Check those bolts8 July 2008
Terry McGettigan is an OSHA licensed tower crane inspector and certifier, with more than 30 years experience operating tower cranes. He wrote to Cranes Today to describe the alarming results of checks he carried out the day of the Kodiak tower crane collapse in New York City.
Before going to work on May 31, I watched the news on the most recent New York crane accident and it was immediately apparent to me that the slew-ring assembly had failed.
The first thing I did when I got to the 450ft-high top of a 2003 tower crane was to check the slew-ring bolts with a 2lb beater using minimum force. There are two rows, each with 59 bolts. With the crane balanced off, I started with the top row (the slew bearing) and when I struck the third bolt it moved, showing it was loose. I continued checking and when I hit the 28th bolt, it broke in two. I then went back to the bolt that had movement (I was going to just re-torque it) and decided to remove it for inspection, which revealed a severe crack at the same location as the one that sheared off.
I was concerned to find two bolts with similar failure, and by the likelihood that there could be many more, so I immediately put the crane out of operation. We contacted the manufacturer and are trying to arrange for a factory engineer to come out. The only certain solution is for them to thoroughly examine all of the slew-ring bolts, and if needed oversee their replacement.
Had it not been for this most recent event, I admit I would not have gone through the extra effort needed to properly inspect a slew-ring. The typical way it is done by operators and inspectors is either just a visual check while climbing through the slew-ring, or just a tap with a carpenter's hammer, relying on your sense of sound to hear a difference between bolts. The problem with this is that without balancing the crane to ensure that the load on the bearing is distributed equally, you cannot get a true sense that the bolts are equally tightened. This method will not give you a torque value anyhow! That goes for mast bolts too.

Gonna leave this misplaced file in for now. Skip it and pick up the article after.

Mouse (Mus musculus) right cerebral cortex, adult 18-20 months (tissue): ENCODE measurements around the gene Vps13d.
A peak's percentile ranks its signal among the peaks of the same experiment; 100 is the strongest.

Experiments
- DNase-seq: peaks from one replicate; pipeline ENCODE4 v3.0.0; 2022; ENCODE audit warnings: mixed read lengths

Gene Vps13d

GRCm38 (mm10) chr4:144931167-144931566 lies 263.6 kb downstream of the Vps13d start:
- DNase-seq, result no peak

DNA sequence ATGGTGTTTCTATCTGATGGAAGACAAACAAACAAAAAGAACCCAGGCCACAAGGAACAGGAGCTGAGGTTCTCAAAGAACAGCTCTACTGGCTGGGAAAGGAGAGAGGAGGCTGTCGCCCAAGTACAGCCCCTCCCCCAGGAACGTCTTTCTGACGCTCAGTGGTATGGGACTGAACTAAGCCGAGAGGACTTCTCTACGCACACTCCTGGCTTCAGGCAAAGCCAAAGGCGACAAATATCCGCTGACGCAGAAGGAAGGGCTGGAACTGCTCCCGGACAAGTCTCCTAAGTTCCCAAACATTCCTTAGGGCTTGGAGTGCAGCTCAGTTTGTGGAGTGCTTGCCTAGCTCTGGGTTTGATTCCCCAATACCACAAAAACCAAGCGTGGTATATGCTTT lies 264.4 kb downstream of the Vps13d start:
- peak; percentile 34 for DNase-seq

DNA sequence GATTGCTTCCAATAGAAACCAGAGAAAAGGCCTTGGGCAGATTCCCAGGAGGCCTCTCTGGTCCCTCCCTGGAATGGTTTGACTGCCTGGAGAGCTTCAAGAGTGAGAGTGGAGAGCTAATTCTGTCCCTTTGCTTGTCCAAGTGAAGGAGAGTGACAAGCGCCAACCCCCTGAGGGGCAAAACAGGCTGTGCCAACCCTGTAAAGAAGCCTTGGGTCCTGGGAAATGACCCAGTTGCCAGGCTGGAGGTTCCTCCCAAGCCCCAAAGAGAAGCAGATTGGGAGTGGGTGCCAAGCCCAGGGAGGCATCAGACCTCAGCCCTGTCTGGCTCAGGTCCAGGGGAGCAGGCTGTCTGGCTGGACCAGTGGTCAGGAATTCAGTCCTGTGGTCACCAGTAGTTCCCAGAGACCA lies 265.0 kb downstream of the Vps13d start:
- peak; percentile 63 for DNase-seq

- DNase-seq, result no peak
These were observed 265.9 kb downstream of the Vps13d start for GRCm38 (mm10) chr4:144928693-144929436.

The bottom line is, the standard checks that get carried out just don't tell the whole story, especially considering the potential for loss of life and property damage. These common, time-saving methods are just not enough for what's at risk. This is a good example of why tower cranes should be thoroughly examined, and more than just once or twice a year. Tower crane examinations require expertise and time, and contractors are going to have to get used to it.
Here is what you should look for when hiring a tower crane specialist:
1. Appropriate recognised academic qualifications.
2. Relevant levels of practical experience.
3. Model-specific technical training directly from the manufacturer.
And that brings to mind the need for clear procedures and oversight during high-risk operations such as erection, dismantling and, especially, climbing.
Here are just a few common practices that many crews are doing. Some will de-torque all tower mast bolts to the point that they can be removed by hand and then climb down and/or dismantle the crane. Some disconnect limit switches to pull up or lower a climber. Others will continue climbing when hydraulics are leaking, or guide rollers are jammed or out of adjustment.
There are enough regulations and procedures in place now. The problem is that many people performing these high-risk operations are not following them to a T!
Tower Crane Support LLC
San Diego, California